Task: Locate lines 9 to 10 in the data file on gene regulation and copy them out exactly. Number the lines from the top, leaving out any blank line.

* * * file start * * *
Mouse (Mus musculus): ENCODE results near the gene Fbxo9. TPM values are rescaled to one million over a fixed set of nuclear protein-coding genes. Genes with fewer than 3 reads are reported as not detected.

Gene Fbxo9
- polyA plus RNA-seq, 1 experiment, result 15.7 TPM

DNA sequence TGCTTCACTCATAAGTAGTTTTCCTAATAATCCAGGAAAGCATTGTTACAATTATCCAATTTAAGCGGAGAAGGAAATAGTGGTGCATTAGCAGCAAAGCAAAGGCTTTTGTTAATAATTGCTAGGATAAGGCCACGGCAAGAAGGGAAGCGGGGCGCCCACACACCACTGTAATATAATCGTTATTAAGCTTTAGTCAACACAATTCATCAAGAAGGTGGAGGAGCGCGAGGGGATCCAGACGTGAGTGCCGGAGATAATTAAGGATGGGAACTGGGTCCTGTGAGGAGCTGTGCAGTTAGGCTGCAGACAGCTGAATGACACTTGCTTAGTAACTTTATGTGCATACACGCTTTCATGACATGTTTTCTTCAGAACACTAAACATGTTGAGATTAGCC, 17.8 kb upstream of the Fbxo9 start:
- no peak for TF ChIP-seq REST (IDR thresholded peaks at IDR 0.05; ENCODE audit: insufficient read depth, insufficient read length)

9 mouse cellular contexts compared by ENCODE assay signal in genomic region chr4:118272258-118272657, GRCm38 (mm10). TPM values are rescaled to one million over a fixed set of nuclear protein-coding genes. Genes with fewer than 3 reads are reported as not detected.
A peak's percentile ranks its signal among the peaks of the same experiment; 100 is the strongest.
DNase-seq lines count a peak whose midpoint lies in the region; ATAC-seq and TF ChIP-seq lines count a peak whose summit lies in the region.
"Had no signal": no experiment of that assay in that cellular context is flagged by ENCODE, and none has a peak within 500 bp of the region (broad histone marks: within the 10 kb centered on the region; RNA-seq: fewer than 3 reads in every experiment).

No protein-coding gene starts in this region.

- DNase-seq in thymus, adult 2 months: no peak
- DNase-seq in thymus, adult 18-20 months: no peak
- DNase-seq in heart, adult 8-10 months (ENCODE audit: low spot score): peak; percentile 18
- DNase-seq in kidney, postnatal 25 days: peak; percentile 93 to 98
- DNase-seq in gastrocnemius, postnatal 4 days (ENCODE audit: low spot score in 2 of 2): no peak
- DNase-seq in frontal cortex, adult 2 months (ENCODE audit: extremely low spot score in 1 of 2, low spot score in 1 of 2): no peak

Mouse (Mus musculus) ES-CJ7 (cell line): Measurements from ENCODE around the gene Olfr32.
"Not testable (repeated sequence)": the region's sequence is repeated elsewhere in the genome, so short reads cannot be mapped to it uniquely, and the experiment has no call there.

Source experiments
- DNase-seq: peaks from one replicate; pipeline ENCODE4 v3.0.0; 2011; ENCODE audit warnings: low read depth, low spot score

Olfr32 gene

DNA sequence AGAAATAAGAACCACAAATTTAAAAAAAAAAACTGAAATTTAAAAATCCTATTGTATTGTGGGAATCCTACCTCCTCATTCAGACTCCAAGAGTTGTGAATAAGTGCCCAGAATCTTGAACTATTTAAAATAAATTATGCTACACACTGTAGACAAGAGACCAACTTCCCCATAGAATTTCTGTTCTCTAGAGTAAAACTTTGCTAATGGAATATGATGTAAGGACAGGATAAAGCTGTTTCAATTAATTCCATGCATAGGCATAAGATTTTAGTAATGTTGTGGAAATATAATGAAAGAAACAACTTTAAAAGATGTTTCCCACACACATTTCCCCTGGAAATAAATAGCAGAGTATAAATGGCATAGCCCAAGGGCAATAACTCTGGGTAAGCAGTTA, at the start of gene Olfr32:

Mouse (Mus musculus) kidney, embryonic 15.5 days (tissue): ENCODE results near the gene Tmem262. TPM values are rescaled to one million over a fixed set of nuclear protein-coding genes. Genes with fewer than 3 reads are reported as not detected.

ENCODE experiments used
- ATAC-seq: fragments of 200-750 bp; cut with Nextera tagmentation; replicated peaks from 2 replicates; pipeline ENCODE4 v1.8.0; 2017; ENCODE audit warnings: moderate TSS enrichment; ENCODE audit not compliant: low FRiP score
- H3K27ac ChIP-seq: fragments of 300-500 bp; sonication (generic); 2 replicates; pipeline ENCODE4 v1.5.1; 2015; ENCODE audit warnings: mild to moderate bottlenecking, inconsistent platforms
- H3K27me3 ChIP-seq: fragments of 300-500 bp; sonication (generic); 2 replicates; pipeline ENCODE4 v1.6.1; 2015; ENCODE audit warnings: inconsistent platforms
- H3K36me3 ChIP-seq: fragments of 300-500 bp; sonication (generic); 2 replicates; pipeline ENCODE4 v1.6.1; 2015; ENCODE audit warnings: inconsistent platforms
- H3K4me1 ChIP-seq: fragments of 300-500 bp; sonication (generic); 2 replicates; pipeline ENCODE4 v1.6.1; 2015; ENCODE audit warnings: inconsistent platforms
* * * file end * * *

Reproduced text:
"Had no signal": no experiment of that assay in that cellular context is flagged by ENCODE, and none has a peak within 500 bp of the region (broad histone marks: within the 10 kb centered on the region; RNA-seq: fewer than 3 reads in every experiment).

No protein-coding gene starts in this region.